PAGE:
2 Montserrat volcano erupts, fires in former capital 12/08 (non gay story)
3 Montserrat: An Island Under Siege 12/08 (non gay story)
March 4, 2001
Britain to Scrap Anti-Gay Laws
by Marcelo Ballve
San Juan, Puerto Rico — Britain’s plan to scrap anti-gay laws in its five Caribbean territories (effective January 1, 2002) has islanders fuming about imperialism and immorality, but apparently resigned despite their anger and opposition. "There is nothing we can do about it," said Orlando Smith, a legislator in the British Virgin Islands.
London has tried for years to cajole the territories — Anguilla, the Cayman Islands, the British Virgin islands, Montserrat and the Turks and Caicos — into changing the anti-gay laws themselves. But facing opposition from residents of the islands, the British government has decided to go ahead and make the change itself, officials say. Roger Cousins, the deputy British governor in Anguilla, said he expects the British Parliament to change the territorial laws around the end of the year. And the British Broadcasting Corp. reported this week that London is preparing to make the move before Christmas. It quoted from a letter written by Overseas Territory Minister Patricia Scotland to a member of Parliament.
The laws in question make homosexual intercourse illegal, and the punishments vary from territory to territory. The laws are rarely enforced, though the Cayman Islands turned away a cruise liner chartered by gays last year. Britain’s government says the anti-gay laws violate international human rights agreements it has signed. It has the power to unilaterally revoke the statutes, but had avoided doing so in an effort to be diplomatic with its territories. "We simply can’t be seen to have territories with laws that violate these agreements," Cousins said.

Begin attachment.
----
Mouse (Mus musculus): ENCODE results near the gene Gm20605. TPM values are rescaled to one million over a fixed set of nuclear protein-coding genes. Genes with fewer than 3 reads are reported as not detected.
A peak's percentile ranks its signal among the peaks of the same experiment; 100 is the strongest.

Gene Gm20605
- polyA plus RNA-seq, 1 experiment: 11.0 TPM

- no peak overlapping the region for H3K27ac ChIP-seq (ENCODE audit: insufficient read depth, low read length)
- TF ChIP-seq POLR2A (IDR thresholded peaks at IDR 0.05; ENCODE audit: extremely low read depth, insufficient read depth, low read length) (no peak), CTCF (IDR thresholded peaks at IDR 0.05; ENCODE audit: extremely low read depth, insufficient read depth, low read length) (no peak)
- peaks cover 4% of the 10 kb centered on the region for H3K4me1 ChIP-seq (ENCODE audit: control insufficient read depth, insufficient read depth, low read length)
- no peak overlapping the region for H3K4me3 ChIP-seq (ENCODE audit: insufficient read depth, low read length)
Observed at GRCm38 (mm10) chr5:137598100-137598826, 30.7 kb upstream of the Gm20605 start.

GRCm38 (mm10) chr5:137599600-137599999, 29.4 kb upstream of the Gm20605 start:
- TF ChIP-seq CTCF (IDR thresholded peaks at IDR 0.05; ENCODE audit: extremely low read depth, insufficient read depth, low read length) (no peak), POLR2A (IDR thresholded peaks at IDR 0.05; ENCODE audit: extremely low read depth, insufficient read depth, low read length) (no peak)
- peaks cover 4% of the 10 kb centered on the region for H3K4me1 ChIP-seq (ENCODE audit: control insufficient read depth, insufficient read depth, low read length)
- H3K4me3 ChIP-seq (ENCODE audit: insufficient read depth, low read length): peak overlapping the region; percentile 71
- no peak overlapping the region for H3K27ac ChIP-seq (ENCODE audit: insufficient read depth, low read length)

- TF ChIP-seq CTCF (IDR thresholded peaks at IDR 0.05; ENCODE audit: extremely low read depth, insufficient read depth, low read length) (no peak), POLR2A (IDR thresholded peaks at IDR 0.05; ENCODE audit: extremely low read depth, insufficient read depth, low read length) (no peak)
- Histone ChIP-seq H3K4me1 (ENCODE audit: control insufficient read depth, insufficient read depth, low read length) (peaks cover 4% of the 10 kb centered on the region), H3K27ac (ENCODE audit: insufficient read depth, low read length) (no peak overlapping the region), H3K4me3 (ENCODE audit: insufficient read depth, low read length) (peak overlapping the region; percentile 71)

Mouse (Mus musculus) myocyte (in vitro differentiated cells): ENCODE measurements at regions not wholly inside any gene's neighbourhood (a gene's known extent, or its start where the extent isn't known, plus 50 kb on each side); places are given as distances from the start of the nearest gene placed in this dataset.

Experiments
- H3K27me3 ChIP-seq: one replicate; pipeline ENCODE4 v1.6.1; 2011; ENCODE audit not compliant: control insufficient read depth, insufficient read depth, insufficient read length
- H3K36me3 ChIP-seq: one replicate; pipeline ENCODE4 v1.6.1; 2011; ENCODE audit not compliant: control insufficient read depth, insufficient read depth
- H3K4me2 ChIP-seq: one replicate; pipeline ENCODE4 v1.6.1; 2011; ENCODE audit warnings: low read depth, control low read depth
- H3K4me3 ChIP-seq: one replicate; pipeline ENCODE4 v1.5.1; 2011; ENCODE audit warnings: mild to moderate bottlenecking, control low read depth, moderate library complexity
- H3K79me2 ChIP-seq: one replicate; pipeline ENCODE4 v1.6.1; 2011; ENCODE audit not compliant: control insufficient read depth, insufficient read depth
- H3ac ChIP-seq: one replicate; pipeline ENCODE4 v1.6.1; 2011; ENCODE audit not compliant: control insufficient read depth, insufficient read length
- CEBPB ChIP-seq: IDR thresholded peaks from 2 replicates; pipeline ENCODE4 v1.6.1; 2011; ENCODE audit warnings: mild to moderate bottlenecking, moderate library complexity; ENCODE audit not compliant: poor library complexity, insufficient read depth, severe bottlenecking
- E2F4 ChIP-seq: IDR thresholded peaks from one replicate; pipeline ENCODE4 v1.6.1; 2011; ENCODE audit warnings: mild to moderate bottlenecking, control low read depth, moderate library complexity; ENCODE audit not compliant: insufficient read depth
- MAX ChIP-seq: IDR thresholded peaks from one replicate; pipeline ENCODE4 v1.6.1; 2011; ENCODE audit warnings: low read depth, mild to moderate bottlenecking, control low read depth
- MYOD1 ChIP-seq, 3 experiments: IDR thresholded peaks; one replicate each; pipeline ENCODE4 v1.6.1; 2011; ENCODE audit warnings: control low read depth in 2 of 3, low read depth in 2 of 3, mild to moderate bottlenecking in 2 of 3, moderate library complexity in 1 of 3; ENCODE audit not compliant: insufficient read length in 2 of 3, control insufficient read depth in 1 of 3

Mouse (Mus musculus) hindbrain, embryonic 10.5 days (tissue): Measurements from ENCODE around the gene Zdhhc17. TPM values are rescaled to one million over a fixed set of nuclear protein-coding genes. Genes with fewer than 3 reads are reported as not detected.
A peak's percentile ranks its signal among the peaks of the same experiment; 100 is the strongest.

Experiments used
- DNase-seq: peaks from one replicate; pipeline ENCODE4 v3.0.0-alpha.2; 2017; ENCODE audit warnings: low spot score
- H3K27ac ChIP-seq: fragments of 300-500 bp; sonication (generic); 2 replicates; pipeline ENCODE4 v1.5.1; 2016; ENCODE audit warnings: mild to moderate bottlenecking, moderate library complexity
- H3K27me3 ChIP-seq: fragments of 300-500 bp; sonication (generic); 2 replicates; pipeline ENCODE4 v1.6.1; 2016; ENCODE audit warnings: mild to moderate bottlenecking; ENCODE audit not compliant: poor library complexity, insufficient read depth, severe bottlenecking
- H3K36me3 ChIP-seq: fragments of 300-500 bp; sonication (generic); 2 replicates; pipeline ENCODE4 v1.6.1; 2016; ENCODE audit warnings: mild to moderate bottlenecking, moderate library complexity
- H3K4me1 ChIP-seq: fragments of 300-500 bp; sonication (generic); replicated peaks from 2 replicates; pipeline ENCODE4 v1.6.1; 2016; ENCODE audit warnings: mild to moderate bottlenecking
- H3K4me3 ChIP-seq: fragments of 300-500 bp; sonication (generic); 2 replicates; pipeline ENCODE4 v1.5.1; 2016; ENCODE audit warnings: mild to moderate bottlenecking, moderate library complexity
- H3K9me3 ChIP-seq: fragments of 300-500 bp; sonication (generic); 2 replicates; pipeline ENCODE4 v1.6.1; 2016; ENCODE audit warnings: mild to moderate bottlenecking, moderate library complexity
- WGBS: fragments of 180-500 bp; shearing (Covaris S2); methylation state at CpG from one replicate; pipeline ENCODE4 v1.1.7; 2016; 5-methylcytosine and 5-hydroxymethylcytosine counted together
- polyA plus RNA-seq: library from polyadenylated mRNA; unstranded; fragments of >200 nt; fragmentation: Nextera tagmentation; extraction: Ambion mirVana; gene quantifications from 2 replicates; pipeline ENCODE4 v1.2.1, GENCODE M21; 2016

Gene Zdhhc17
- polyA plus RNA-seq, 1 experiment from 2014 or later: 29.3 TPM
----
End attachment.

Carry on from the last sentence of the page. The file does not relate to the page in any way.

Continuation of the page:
Islanders, though, see the matter differently: Many here say homosexuality is immoral and goes against the grain of their culture and religions. Fearing a popular backlash, the territories’ governments have long resisted pressure to revoke the anti-gay statutes in their own legislatures. "Because of our deeply religious people, we cannot simply stand up and propose a law in the assembly to legalise homosexuality," Anguilla Chief Minister Osbourne Fleming said.
Politicians and religious leaders in the region said the disagreement reveals a widening cultural gulf between what they condemned as an increasingly atheist Britain and its faraway Caribbean territories populated mainly by people of African descent. Several former British colonies also have refused to change their statues outlawing homosexuality, including Jamaica, where gay couples have been turned away from some resorts. In the Bahamas, a cruise ship carrying lesbians was met by protesters waving signs that read, "No gay ships." Such incidents reveal how existing laws reflect popular opinion, said the Rev. Godfrey Meghoo of the Cayman Islands, whose 7,000-member United Church led a protest to turn away a charter ship carrying 1,000 gay men. "The (current) law represents what my parishioners believe," Meghoo said.
The territories continued to resist changing the laws even after Baroness Patricia Scotland, the under-secretary responsible for the Caribbean in Britain’s Foreign and Commonwealth Office, warned leaders in September that full British citizenship rights repealed in 1981 would not be returned unless the territories decriminalised homosexuality. Montserrat’s agriculture minister, Brunel Meade, said Britain’s decision to unilaterally change the laws "indicates a high level of disrespect for our rights and culture. It’s the attitude typical of colonialism. "The territories could opt for independence, but they do not appear to consider it a serious option.